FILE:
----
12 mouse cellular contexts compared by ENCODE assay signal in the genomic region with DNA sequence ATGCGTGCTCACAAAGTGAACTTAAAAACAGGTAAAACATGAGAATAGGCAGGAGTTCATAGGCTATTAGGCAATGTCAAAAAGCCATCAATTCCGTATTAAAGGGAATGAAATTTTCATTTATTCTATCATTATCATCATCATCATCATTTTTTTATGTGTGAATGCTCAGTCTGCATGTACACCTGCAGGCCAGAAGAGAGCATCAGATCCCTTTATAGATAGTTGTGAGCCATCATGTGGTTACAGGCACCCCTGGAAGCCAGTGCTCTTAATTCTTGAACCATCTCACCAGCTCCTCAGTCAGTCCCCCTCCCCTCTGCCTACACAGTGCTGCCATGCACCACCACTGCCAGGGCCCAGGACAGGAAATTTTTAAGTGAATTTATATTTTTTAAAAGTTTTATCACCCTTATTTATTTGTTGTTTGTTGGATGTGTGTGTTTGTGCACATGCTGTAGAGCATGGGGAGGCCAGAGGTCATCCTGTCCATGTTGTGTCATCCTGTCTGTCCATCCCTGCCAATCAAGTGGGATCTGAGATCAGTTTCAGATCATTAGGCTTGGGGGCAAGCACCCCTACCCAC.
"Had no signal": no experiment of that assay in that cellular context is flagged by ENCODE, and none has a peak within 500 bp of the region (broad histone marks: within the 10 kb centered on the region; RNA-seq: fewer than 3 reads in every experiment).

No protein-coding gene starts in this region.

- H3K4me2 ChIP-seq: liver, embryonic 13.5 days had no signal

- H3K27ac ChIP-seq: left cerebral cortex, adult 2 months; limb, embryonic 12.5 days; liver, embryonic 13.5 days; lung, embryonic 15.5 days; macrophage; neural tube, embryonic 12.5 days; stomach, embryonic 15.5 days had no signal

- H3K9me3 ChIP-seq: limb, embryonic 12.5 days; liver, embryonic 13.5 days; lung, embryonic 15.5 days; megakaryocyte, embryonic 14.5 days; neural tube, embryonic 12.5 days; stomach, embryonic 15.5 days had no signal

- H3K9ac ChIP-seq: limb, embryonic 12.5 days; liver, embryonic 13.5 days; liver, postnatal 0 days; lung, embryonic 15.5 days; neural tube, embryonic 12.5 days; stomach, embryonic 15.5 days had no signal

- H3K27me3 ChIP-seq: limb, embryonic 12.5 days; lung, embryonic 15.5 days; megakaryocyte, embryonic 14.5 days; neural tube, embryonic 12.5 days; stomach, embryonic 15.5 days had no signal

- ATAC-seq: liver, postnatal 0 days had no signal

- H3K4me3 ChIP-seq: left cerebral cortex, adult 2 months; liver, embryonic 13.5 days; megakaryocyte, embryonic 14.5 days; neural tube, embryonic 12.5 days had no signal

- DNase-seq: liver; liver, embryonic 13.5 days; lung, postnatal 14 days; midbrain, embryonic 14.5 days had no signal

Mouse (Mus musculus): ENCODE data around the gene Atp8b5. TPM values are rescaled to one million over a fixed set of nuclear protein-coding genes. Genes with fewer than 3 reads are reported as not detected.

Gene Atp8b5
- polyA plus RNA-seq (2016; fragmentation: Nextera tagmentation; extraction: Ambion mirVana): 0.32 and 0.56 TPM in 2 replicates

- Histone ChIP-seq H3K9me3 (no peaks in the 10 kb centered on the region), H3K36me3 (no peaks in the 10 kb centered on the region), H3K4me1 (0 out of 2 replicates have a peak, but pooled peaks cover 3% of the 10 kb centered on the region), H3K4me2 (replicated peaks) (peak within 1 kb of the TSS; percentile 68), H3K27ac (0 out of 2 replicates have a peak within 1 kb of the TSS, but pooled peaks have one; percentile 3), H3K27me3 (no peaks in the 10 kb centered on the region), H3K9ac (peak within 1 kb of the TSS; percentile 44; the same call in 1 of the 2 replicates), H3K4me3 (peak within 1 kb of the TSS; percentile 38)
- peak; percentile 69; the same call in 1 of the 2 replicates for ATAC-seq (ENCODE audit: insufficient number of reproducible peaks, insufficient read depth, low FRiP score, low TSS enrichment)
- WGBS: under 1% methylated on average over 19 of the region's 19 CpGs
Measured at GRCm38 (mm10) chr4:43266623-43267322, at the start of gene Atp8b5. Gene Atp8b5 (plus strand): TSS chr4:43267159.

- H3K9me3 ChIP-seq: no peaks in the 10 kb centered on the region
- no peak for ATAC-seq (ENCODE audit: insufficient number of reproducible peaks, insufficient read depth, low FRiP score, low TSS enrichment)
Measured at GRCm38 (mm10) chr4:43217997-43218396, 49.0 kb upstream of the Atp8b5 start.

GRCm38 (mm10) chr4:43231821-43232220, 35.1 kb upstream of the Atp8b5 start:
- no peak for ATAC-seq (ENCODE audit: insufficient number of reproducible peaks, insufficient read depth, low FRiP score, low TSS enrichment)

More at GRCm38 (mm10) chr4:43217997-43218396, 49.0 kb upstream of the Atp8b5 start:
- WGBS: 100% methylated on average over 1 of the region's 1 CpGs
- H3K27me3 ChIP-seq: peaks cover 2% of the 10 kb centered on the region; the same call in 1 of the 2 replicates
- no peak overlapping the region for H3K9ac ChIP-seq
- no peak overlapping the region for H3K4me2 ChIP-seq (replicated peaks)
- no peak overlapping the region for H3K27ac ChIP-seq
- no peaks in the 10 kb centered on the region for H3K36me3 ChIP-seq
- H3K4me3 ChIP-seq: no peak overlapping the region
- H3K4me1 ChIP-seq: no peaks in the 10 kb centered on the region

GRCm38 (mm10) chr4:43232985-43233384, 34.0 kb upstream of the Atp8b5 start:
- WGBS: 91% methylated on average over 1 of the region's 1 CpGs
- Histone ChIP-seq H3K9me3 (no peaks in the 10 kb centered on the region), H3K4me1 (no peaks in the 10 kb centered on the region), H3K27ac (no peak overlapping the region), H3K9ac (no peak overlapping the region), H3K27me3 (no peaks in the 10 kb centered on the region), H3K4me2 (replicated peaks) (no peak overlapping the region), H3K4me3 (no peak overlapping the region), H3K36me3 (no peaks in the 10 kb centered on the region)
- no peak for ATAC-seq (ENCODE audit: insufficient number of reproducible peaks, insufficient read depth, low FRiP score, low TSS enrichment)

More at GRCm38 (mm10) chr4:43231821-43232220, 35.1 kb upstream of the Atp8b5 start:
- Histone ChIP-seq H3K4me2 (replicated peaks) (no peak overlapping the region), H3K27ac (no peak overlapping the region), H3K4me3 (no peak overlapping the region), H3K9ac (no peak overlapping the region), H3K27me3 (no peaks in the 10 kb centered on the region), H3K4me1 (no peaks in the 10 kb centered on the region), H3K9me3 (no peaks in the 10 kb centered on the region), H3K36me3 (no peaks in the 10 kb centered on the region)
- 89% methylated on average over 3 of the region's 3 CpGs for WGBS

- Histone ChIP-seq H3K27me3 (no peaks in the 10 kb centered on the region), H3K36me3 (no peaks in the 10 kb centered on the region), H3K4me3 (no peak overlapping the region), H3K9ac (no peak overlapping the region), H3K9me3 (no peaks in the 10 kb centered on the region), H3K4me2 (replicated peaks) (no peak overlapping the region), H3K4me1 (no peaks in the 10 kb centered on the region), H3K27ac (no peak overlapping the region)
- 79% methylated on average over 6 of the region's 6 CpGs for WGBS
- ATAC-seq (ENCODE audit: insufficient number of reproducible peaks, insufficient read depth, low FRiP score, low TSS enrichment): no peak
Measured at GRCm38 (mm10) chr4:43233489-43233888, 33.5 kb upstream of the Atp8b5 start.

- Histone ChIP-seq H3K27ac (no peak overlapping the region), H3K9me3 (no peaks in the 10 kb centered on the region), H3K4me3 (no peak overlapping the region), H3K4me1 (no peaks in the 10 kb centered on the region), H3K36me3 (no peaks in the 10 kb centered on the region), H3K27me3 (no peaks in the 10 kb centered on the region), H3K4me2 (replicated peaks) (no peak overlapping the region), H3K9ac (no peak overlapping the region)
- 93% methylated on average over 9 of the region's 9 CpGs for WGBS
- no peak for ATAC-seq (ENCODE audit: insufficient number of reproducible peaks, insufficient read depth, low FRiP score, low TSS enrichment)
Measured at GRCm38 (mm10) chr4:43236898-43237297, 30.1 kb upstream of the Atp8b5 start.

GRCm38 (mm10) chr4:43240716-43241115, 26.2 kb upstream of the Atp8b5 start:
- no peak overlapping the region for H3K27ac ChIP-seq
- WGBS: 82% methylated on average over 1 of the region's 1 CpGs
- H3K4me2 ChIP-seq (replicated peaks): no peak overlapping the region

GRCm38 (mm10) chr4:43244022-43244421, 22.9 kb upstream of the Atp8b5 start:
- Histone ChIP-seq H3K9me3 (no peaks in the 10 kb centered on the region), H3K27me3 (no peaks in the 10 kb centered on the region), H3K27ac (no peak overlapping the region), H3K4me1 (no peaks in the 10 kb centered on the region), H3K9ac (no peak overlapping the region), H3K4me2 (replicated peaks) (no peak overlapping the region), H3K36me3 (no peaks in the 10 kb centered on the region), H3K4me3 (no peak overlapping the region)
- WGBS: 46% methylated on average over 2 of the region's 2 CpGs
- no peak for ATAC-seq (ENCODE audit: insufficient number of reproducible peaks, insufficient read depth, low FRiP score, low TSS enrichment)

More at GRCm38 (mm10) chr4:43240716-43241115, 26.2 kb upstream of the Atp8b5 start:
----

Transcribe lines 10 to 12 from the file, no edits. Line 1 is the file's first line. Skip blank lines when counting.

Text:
- H3K4me3 ChIP-seq: left cerebral cortex, adult 2 months; liver, embryonic 13.5 days; megakaryocyte, embryonic 14.5 days; neural tube, embryonic 12.5 days had no signal

- DNase-seq: liver; liver, embryonic 13.5 days; lung, postnatal 14 days; midbrain, embryonic 14.5 days had no signal

Mouse (Mus musculus): ENCODE data around the gene Atp8b5. TPM values are rescaled to one million over a fixed set of nuclear protein-coding genes. Genes with fewer than 3 reads are reported as not detected.